The furniture and urban mobile devices, such as carts, benches and chairs utilize popular construction languages to define their forms, such as a wheelbarrow, taco stands and others. Exploring mobility, temporality, and change, these pieces are often designed to intervene in the public space as well as exist in public and private settings.

Some of the furniture pieces presented in this section were designed as part of systems developed in exhibition architectures which have been individually evolved and transformed.

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The Shed

2019 /

Exhibition architecture /

For this exhibition design project The Shed decides to exhibit for the first time on the floor dedicated to events and performances, instead of working on a white cube, we would now work on a black cube, in the theater or cinema space, that of darkness. Since many of the pieces and installations involved the use of different video projection technologies, the black cube worked well, so we replaced the use of solid walls with fabrics and dark curtains that would make us organize the space and the projects. This also made us reduce the construction budget and turn those fabric walls into reusable elements for the museum in the future. All the bleachers were retracted and stored to one side of the room, that move and the diagonal placement of the Hersman Lesson multi-video piece (approximately 25 meters) were the main elements that defined the overall setup of the exhibition space.

Manual Override features five artists—Morehshin Allahyari, Simon Fujiwara, Lynn Hershman Leeson, Sondra Perry, Martine Syms—who critique the social, cultural, and ethical issues embedded in emerging technological systems and infrastructures ranging from mass surveillance to predictive policing. Central to the exhibition is the idea of a manual override, or human interference in an automated system, a gesture in response to an error in programming, or poor judgment in design. How do you pause a system you can’t see, touch, or access? As these systems become increasingly oppressive and beyond our understanding, and management, what options do we have? Each artist posits new forms of “overriding” to subvert the values of invasive technological systems. They do so through building networks of artistic collaboration across scientific and technological fields, including genetic engineering, simulation design, machine learning, and experimental computation.

For decades, pioneering artist and filmmaker Hershman Leeson has been working with scientists, geneticists, and engineers to explore the impact of technological progress on our understanding of the self. Hershman Leeson premieres the final episode in her seminal video series, The Electronic Diaries (1984-2019), and the new Shed commission, Shadow Stalker (2019). A new generation of artists—Allahyari, Perry, Fujiwara, and Syms—have developed research practices that echo Hershman Leeson’s hybrid collaborative model, which serves as the conceptual foundation for Manual Override.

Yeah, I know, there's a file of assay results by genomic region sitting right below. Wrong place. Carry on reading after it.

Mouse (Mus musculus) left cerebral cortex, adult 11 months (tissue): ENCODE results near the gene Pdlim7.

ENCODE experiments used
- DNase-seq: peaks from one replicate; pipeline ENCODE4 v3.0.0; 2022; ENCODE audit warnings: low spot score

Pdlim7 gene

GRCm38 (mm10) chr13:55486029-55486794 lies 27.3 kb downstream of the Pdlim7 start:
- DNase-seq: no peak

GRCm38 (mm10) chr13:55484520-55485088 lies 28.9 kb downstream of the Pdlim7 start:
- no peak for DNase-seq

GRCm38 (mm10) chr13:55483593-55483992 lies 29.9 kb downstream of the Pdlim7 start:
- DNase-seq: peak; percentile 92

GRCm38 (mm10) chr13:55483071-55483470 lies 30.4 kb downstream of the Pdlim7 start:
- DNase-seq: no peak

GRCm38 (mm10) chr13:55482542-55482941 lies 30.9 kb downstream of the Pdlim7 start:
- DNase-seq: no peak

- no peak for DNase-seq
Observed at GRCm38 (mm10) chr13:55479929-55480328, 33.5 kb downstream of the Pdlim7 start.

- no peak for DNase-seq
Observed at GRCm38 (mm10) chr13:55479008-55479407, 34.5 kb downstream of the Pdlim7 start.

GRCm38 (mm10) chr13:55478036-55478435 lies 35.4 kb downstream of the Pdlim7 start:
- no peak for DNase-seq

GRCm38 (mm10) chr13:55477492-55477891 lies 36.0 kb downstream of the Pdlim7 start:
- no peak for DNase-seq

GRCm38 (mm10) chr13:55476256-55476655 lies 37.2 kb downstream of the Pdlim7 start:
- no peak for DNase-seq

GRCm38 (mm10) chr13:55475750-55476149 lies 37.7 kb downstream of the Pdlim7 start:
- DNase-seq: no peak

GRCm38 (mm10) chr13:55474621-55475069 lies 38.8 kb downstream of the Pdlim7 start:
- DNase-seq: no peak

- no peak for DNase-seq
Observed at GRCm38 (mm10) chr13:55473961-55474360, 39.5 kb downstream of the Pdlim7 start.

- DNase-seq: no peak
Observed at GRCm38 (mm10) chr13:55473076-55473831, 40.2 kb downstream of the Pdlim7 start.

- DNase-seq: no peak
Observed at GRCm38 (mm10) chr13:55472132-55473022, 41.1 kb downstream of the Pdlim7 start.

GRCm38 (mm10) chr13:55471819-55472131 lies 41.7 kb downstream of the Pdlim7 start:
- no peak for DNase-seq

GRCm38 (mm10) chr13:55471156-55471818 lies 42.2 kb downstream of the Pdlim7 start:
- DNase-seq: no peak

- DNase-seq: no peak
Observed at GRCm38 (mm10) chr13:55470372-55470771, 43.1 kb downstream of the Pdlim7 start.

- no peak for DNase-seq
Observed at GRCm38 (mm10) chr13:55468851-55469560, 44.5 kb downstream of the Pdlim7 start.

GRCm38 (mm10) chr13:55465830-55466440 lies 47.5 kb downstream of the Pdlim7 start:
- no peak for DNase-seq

Manual Override is organized by Nora N. Khan, Guest Curator, with Alessandra Gómez, Curatorial Assistant.

Text from the Shed´s website

Giacomo Castagnola received his Master of Science in Art, Culture and Technology (SMACT) from the School of Architecture and Planning of the Massachusetts Institute of Technology (MIT) in 2013, and holds a degree in architecture and urbanism from Ricardo Palma University (URP) in Lima Peru. Originally from Lima, Peru, for seven years (2003-2010) he lived and worked in the Tijuana / San Diego border region where he established Germen, an architectural and design studio, to investigate the self-organized "informal" city that composes up to 40% of the urban and growing infrastructure of many Latin American cities. Currently, Castagnola works between Mexico City and San Francisco in architecture for exhibitions and museographies that explore new ways of displaying archives of art and material culture. His work seeks to overcome the white cube and the bureaucracy of drywall; proposes to treat the museum as a public space through the use of different structures and exhibition systems that explore the interstitial space between document, body, furniture and architecture.

Logo Germen

Founder

Giacomo Castagnola

Arquitectos

Erik López
Cristóbal García

Past Collaborators

Fernando J Limón — San Diego, CA
Fernando Becerra — San Diego, CA
Carlos A. Augusto Paz — Tijuana, MX